Turtles – Aquatic – Housing
For the purpose of this discussion, the common and popular Red-eared Slider will be used.
An improper environment is the second most common cause of health problems encountered in reptiles(number one is nutrition). Properly housed and fed turtles grow rapidly, are healthier and happier.
" An improper environment is the second most common cause of health problems."
What type of cage does my Red-eared Slider require?
Aquatic turtles should be kept in as large an aquarium as possible. As your turtle grows, so does the need for a larger enclosure. It is more cost efficient to spend a little extra money on a larger aquarium at the beginning, rather than spending more money at a later date to buy an entirely new aquarium. The aquarium environment should consist of an appropriate quantity of water, a dry area on which the turtle can escape the water to bask, a source of heat, and a source of UV light.
Aquatic turtles require enough water to allow them to swim fully submerged. Some minimum guidelines suggest the depth of the water should be at least 1.5 - 2 times the shell length of your turtle and the length of the swimming area should be 4-6 times the shell length. Another minimum recommendation is 10 gallons of water per inch of shell length, plus 15%-25% of the surface area for a basking or dry area. A dry landing place must allow the turtle to climb completely out of the water; either a large rock or a secure stack of smaller rocks (with a flatter top on which to easily sit) works well in meeting this requirement. The landing place should be easily accessible to the turtle and should be at the same end of the tank where the basking lamp is located. An unbreakable electric fish tank heater should be used to heat the water to a temperature of 75º-82º F (24º-29ºC). An aquatic thermometer can be used to regularly monitor water temperature changes.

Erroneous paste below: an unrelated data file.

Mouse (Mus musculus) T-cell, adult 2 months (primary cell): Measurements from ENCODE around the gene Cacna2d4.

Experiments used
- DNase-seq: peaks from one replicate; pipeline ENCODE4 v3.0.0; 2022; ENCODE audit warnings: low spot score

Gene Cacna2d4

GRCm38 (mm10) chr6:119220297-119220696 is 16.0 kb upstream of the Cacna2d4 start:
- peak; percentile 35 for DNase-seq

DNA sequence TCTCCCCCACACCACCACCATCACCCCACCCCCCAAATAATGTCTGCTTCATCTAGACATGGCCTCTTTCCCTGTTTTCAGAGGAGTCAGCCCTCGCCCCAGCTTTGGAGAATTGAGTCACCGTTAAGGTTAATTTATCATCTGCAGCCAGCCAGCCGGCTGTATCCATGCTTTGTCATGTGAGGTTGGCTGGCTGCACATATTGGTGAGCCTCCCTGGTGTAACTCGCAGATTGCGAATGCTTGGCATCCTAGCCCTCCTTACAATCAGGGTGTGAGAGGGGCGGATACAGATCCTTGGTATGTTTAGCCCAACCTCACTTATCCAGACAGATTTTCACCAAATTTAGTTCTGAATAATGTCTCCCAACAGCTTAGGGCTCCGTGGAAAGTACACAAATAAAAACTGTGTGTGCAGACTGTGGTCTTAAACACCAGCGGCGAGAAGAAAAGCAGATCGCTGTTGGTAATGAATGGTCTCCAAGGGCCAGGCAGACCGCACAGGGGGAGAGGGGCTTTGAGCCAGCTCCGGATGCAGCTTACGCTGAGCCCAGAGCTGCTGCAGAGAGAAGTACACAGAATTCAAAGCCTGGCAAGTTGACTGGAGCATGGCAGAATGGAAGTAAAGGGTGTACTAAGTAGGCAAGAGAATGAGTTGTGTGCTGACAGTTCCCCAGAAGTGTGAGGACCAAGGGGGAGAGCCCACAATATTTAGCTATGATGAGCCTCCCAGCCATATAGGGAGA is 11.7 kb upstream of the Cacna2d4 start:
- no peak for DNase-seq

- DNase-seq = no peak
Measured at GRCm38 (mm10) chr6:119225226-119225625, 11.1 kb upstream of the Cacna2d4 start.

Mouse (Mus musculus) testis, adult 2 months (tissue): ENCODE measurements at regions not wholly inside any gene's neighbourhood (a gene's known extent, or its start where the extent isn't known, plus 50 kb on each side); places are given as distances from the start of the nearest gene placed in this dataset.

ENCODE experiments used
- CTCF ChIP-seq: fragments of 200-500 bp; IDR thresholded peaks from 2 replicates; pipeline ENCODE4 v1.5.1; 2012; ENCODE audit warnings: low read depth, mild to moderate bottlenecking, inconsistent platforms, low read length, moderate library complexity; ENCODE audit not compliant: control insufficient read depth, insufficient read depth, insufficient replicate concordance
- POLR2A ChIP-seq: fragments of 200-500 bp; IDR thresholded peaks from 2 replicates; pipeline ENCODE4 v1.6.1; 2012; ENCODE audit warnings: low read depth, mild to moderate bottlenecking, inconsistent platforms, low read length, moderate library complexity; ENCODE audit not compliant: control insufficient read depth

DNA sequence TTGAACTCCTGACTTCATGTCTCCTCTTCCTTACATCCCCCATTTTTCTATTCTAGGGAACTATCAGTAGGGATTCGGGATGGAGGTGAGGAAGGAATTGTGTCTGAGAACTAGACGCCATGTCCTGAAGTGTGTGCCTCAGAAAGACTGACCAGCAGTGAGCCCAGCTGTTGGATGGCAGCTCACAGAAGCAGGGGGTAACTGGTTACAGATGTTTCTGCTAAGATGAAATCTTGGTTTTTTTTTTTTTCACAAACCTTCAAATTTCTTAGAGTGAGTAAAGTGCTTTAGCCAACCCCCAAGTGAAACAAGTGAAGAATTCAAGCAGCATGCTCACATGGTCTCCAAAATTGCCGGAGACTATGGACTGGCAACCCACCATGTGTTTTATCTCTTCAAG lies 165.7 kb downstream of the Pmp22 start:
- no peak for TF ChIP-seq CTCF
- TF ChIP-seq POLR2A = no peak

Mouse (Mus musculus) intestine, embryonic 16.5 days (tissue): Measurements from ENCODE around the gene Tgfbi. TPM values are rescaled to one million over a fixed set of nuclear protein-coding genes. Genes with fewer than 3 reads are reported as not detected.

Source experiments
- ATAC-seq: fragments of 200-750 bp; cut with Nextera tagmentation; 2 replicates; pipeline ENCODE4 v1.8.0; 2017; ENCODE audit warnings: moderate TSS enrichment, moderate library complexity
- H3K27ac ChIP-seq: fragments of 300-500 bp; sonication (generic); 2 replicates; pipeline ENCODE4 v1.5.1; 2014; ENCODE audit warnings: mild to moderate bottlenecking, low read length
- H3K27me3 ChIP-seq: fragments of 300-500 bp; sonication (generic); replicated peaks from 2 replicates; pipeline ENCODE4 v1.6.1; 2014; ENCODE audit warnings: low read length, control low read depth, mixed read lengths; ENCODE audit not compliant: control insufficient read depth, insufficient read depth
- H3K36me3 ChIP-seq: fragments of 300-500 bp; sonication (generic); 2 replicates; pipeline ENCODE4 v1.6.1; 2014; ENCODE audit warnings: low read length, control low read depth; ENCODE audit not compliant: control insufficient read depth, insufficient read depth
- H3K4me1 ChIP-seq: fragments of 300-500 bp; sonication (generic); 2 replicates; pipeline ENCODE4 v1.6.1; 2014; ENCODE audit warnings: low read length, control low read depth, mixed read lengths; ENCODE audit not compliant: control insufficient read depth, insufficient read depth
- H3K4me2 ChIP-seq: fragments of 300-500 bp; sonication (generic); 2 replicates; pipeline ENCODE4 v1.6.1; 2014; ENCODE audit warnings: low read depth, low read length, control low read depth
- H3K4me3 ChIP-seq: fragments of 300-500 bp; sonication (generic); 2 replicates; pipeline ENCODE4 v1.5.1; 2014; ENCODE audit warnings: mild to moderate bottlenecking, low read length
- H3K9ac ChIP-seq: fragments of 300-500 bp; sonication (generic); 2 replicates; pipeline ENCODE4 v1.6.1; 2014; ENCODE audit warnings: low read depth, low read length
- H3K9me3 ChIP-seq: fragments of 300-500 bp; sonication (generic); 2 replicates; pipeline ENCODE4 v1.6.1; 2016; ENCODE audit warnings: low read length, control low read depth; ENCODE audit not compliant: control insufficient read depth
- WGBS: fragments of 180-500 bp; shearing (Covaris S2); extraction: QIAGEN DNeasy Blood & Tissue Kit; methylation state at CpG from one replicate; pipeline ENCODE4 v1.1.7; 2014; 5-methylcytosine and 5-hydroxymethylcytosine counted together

"Clean water is crucial to optimal health."
Clean water is crucial to optimal health. Since turtles eat, sleep and eliminate in the same water, it is important that the water be changed at least once weekly or more frequently if it becomes dirty. Many turtle owners will change 50% of the water every week; on the third or fourth week the entire aquarium is emptied and cleaned thoroughly. Other people do not recommend partial water changes. Ensure the water temperature is correct before reintroducing the turtle to a newly cleaned tank, as abrupt water temperature changes can kill your pet turtle. A good quality water filter can be used to help keep the water clean in between cleanings. Some of the better, more powerful filters pump the water out of the tank, process it and return it to the tank. Feeding your Red-eared Slider in a separate "feeding tank" will reduce the mess in the "home" aquarium.